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Successor Graph
  • Last Updated : 28 Jan, 2021

A Successor Graph is a directed graph in which each vertex has outdegree one, i.e., exactly one edge starts at each node. A successor graph consists of one or more components, each of which contains one cycle and some paths that lead to it.

Successor graphs are sometimes called functional graphs. The reason for this is that any successor graph corresponds to a function that defines the edges of the graph. The parameter for the function is a node of the graph, and the function gives the successor of that node. For Example, the function


The above function defines the below graph:

Since each node of a successor graph has a unique successor, a function succ(x, k) can also be defined that gives the node when a traversal begin at node x and walk k steps forward. For example, in the above graph succ(4, 6) = 2, because node 2 can be reached by walking 6 steps from node 4:

A straightforward way to calculate a value of succ(x, k) is to start at node x and walk k steps forward, which takes O(k) time. However, using preprocessing, any value of succ(x, k) can be calculated in only O(logk) time.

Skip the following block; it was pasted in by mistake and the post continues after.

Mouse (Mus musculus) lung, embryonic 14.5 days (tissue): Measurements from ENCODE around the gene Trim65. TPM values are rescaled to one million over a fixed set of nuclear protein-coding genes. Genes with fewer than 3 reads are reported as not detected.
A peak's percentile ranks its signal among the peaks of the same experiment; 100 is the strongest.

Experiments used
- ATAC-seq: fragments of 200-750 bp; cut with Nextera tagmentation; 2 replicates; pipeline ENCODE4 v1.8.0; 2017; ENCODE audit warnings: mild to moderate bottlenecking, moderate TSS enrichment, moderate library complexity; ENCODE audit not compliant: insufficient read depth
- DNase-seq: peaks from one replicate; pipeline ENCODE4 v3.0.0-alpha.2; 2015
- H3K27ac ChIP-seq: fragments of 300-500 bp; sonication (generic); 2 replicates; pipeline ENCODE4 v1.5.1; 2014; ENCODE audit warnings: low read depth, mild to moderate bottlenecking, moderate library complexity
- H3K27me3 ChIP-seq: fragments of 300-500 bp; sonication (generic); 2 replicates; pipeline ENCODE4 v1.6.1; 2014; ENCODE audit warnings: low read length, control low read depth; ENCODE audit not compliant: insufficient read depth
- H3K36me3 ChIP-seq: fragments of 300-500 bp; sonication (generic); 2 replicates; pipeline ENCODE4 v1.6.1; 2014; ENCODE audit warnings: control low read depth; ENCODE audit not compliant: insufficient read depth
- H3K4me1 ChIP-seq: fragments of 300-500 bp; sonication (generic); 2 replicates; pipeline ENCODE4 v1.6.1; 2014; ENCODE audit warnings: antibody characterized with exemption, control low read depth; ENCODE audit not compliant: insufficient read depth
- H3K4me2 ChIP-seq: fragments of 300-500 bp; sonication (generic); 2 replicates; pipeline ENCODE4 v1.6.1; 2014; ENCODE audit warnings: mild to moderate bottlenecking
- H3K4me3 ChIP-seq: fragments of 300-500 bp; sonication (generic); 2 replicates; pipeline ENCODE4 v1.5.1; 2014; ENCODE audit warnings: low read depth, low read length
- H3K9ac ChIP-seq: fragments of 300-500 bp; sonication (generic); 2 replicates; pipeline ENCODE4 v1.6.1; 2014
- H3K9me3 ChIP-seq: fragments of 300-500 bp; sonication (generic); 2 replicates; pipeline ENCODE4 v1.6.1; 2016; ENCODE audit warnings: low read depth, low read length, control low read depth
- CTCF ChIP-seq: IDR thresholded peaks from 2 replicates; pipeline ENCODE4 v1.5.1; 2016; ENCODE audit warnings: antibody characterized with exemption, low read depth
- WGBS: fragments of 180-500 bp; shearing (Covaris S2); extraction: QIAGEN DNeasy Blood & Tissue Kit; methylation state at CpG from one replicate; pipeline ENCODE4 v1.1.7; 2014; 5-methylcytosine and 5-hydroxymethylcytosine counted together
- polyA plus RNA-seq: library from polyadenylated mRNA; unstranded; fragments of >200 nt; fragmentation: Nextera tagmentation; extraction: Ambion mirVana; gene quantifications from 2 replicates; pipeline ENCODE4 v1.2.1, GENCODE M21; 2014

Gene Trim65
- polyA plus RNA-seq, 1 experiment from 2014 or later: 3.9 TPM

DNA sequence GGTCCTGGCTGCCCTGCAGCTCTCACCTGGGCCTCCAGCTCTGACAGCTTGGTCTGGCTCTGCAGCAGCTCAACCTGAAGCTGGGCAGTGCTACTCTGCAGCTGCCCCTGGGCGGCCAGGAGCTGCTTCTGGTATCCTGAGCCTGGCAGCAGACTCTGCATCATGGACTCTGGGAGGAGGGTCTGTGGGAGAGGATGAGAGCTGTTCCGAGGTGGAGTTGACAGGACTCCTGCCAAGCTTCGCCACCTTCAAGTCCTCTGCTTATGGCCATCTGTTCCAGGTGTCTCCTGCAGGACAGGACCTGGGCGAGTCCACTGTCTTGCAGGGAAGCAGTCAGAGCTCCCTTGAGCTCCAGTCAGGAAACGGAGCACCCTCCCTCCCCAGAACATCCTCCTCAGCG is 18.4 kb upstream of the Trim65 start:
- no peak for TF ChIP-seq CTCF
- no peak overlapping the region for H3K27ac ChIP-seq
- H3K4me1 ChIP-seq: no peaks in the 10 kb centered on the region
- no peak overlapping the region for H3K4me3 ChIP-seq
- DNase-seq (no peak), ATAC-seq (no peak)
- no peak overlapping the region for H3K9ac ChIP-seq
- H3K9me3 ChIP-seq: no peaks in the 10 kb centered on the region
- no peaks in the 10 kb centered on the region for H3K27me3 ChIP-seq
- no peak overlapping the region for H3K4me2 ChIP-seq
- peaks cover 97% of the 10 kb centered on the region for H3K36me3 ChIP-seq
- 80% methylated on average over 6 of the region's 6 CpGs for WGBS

The idea is to precalculate all values of succ(x, k) where k is a power of two and at most u, where u is the maximum number of steps we will ever walk. This can be efficiently done because we can use the following recursion:

Precalculating the values takes O(n*log u) time because O(log u) values are calculated for each node. In the above graph, the first values are as follows:

succ(x, 1)357622163
succ(x, 2)721255327
succ(x, 4)327255123
succ(x, 8)721255327

After this, any value of succ(x, k) can be calculated by presenting the number of steps k as a sum of powers of two. 
For example, if we want to calculate the value of succ(x, 11), we first form the representation 11 = 8 + 2 + 1. Using that

succ(x, 11) = succ(succ(succ(x, 8), 2), 1)

For example, in the previous graph

succ(4, 11) = succ(succ(succ(4, 8), 2), 1) = 5

Such a representation always consists of O(log k) parts, so calculating a value of succ(x, k) takes O(log k) time. 

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